Investigations of transparency, reproducibility and replicability in science have been directed largely at individual studies. It is just as critical to explore these issues in systematic reviews, given their influence on decision-making and future research. In this talk, Dr Page presented data collected for the REPRISE (REProducibility and Replicability In Syntheses of Evidence) project. The objectives of the project were to evaluate in a sample of systematic reviews of interventions: (1) how frequently methods are reported completely, and how often review data and other materials are shared publicly; (2) systematic reviewers’ views on sharing review data and other materials and their understanding of and opinions about replication of reviews; (3) the extent of variation in results when we independently reproduce meta-analyses, and; (4) the extent of variation in results when we crowdsource teams to independently repeat the search, selection, data collection and analysis steps of a sample of original reviews.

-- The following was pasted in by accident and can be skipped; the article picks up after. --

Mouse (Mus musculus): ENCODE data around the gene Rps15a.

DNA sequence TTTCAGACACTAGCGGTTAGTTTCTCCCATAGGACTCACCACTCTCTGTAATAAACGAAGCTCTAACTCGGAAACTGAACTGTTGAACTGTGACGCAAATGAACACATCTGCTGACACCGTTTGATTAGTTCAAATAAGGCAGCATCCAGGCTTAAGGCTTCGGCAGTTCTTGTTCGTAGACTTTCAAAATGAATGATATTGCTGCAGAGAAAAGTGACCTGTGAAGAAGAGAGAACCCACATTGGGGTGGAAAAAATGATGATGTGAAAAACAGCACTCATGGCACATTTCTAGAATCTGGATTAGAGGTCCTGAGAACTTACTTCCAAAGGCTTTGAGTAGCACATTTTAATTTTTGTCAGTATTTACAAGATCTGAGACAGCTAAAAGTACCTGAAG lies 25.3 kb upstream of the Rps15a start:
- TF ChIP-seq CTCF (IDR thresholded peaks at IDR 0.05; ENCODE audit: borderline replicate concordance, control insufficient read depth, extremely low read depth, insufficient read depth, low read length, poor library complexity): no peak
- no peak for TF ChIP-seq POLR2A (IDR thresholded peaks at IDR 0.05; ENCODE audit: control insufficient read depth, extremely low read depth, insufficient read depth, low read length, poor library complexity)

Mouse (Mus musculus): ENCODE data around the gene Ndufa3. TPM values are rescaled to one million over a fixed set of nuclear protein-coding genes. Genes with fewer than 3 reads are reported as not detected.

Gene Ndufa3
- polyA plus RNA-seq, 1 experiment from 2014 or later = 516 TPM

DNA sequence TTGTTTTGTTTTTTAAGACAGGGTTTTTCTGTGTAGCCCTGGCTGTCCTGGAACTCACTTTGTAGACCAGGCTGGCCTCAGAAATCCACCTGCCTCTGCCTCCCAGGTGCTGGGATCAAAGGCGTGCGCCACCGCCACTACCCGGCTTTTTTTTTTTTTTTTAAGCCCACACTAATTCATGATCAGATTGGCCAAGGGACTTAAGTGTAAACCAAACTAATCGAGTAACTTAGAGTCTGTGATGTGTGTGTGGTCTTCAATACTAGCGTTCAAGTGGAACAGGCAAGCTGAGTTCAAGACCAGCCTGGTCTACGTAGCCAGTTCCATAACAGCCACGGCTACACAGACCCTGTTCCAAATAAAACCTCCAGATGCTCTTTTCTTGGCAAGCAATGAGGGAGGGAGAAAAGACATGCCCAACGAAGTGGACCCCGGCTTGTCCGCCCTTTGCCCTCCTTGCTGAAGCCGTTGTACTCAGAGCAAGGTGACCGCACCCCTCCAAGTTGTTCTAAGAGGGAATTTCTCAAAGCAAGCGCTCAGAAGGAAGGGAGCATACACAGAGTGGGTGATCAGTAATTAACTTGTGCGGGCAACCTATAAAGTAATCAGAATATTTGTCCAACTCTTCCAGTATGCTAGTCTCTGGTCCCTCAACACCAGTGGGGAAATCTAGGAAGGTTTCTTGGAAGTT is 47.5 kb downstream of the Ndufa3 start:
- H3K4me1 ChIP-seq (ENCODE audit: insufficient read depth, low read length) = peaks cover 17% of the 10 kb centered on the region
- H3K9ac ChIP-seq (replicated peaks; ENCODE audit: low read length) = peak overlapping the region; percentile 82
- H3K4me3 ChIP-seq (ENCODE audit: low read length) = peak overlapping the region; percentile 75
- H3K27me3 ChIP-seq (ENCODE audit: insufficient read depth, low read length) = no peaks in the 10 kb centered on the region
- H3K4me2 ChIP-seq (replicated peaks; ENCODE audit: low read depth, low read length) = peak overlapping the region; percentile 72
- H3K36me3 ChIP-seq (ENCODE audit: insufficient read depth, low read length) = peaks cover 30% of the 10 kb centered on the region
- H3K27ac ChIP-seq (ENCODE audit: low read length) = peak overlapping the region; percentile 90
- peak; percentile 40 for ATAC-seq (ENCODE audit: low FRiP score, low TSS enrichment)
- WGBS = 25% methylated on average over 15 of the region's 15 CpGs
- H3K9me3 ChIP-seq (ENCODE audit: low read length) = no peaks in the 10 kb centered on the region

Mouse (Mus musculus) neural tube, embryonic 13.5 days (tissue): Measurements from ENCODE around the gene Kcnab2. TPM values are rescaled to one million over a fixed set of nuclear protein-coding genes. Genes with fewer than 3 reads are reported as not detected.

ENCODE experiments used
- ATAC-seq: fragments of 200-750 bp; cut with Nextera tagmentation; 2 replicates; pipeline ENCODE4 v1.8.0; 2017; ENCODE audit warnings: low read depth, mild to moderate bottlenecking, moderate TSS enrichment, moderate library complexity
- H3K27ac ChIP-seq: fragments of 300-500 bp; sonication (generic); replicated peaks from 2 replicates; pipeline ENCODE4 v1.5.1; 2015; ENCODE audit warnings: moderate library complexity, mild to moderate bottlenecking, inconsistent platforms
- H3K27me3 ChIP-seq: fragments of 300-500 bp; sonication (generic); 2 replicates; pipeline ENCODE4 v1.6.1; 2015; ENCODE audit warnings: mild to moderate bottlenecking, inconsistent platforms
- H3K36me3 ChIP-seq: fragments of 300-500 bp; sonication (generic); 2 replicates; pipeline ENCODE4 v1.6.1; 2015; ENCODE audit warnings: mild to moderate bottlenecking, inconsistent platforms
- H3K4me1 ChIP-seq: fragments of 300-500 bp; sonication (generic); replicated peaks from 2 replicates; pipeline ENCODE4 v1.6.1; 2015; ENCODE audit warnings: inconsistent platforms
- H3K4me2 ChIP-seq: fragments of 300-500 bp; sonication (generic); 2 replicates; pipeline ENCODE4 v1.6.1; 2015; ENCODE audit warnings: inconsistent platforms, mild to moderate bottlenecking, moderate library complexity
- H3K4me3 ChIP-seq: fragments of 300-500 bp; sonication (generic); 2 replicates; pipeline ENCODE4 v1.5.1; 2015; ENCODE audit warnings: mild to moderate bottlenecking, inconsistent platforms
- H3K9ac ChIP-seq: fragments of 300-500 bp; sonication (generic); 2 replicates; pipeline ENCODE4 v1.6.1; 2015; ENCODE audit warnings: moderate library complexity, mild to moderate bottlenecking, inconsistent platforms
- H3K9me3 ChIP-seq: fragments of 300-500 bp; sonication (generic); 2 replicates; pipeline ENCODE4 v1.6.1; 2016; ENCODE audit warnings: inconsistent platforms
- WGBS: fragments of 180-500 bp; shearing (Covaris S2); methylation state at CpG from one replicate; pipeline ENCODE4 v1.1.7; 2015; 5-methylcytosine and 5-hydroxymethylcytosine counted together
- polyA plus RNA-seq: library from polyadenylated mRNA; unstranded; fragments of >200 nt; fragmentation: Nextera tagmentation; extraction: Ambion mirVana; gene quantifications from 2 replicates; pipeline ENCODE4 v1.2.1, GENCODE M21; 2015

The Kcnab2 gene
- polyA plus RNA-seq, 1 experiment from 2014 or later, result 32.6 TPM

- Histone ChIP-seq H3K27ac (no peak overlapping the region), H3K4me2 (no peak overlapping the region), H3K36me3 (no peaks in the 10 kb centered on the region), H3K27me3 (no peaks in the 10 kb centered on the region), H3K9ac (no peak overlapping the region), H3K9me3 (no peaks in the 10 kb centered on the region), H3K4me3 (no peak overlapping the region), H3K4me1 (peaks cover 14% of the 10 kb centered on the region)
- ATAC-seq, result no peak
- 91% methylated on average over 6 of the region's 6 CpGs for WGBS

Dr. Matthew Page is a Senior Research Fellow and Deputy Head of the Methods in Evidence Synthesis Unit in the School of Public Health and Preventive Medicine at Monash University in Australia. His research aims to improve the credibility of syntheses of health and medical research. He co-led the development of the PRISMA 2020 statement for systematic reviews and was a member of the core group who developed the RoB 2 tool for assessing risk of bias in randomized trials. He is an associate scientific editor for the Cochrane Handbook for Systematic Reviews of Interventions. He frequently collaborates with clinicians on systematic reviews of interventions for a range of conditions, which often informs his meta-research agenda.